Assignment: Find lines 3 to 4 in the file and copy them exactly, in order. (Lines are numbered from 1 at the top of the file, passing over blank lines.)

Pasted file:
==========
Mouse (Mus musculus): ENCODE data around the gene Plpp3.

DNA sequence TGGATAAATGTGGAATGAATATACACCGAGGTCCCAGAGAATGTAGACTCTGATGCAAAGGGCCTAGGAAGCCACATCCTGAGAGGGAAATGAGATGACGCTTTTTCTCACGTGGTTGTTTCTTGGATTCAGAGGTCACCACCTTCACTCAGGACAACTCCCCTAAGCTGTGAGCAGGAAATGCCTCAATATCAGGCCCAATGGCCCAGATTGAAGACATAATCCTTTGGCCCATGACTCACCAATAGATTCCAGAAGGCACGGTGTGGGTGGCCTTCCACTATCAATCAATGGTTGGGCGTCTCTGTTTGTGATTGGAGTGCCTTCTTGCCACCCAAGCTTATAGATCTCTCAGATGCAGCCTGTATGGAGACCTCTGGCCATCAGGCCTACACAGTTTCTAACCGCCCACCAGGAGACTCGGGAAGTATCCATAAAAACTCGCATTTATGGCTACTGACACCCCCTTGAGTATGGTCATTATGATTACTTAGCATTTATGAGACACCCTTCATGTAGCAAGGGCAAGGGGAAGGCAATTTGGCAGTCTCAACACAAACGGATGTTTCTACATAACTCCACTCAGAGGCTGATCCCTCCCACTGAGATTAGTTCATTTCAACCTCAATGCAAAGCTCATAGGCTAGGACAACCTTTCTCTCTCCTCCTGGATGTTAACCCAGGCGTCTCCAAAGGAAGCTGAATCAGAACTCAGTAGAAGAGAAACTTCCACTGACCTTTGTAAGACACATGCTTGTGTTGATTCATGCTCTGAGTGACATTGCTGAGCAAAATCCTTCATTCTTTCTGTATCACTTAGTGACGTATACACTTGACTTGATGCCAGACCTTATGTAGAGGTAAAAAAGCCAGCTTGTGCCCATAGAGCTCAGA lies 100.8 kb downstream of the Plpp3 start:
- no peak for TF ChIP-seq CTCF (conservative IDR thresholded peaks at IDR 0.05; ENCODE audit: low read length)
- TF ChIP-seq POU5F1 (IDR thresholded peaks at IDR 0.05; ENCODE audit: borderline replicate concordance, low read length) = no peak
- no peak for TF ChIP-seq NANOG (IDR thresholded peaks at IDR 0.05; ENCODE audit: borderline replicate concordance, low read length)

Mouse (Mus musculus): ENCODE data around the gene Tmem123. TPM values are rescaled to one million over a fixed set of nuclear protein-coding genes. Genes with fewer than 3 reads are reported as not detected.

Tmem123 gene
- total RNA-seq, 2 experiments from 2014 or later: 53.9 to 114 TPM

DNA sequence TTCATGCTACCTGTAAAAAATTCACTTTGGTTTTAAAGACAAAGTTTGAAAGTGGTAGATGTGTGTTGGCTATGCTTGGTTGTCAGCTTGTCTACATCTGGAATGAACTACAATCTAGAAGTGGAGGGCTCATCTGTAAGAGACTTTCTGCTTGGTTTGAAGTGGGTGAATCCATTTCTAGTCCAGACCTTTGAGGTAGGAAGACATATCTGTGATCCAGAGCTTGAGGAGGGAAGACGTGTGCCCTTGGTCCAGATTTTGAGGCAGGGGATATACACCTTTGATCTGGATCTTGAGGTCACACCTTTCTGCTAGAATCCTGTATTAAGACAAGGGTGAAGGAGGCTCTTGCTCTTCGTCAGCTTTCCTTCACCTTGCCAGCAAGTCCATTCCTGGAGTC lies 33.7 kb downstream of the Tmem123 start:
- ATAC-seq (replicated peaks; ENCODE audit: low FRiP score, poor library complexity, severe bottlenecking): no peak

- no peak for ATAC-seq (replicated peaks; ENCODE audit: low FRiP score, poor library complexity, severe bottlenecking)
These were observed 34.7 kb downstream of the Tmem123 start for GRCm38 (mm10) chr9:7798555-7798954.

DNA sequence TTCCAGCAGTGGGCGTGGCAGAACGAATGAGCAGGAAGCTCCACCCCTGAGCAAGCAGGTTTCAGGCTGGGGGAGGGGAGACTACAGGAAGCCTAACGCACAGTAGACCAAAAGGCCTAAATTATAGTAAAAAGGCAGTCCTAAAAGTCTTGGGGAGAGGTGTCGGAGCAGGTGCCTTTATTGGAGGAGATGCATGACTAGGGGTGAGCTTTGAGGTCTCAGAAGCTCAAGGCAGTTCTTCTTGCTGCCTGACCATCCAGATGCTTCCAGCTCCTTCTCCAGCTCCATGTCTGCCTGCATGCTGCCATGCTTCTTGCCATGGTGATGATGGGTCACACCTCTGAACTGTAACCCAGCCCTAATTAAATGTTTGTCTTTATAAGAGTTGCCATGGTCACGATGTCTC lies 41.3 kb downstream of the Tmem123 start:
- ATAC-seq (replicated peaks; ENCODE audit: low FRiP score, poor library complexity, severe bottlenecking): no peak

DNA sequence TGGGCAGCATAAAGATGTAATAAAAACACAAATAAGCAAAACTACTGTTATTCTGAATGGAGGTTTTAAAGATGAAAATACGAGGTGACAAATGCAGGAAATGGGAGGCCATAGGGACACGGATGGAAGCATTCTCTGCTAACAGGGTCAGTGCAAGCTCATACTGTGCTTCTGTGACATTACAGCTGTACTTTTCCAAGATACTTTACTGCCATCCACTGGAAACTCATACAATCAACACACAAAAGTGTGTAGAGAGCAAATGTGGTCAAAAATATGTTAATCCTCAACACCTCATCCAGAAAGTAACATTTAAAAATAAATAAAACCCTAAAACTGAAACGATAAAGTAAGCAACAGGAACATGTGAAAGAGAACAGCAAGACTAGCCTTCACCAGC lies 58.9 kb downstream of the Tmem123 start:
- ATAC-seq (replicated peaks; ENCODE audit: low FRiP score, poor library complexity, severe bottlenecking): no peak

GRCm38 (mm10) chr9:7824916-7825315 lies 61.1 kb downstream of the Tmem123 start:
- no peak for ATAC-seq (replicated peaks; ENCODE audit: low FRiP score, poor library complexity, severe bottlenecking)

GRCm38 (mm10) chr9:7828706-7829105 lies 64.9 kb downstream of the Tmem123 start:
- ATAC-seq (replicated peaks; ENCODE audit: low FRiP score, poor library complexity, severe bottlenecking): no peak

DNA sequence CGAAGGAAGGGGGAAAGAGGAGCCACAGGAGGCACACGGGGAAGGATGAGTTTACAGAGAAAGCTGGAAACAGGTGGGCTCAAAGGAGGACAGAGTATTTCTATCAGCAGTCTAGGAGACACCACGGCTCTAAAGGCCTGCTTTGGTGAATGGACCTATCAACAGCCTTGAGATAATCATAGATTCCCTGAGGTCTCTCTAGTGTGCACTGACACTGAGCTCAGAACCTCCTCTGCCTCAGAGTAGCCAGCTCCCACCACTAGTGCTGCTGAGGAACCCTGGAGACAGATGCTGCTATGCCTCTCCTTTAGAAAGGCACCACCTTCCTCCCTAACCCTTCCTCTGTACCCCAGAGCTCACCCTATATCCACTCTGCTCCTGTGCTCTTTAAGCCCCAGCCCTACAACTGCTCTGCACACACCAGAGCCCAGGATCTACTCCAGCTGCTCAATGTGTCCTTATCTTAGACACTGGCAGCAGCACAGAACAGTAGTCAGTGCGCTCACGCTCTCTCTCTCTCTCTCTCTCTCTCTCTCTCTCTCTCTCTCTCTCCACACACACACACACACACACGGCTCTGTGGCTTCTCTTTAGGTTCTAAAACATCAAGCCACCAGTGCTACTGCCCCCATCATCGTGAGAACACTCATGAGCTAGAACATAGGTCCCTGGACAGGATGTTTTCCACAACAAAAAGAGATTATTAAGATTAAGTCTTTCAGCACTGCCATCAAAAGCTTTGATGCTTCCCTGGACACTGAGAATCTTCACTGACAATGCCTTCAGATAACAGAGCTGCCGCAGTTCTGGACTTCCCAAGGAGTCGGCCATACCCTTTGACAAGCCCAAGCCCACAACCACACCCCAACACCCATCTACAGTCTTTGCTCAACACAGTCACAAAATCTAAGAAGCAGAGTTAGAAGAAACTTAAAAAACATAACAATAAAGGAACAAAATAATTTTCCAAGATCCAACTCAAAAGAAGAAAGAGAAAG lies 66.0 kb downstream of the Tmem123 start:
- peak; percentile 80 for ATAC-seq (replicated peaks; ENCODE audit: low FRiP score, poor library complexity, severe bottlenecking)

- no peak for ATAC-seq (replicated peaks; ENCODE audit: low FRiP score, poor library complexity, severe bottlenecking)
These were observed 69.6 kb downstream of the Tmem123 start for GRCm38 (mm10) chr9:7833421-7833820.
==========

- no peak for TF ChIP-seq CTCF (conservative IDR thresholded peaks at IDR 0.05; ENCODE audit: low read length)
- TF ChIP-seq POU5F1 (IDR thresholded peaks at IDR 0.05; ENCODE audit: borderline replicate concordance, low read length) = no peak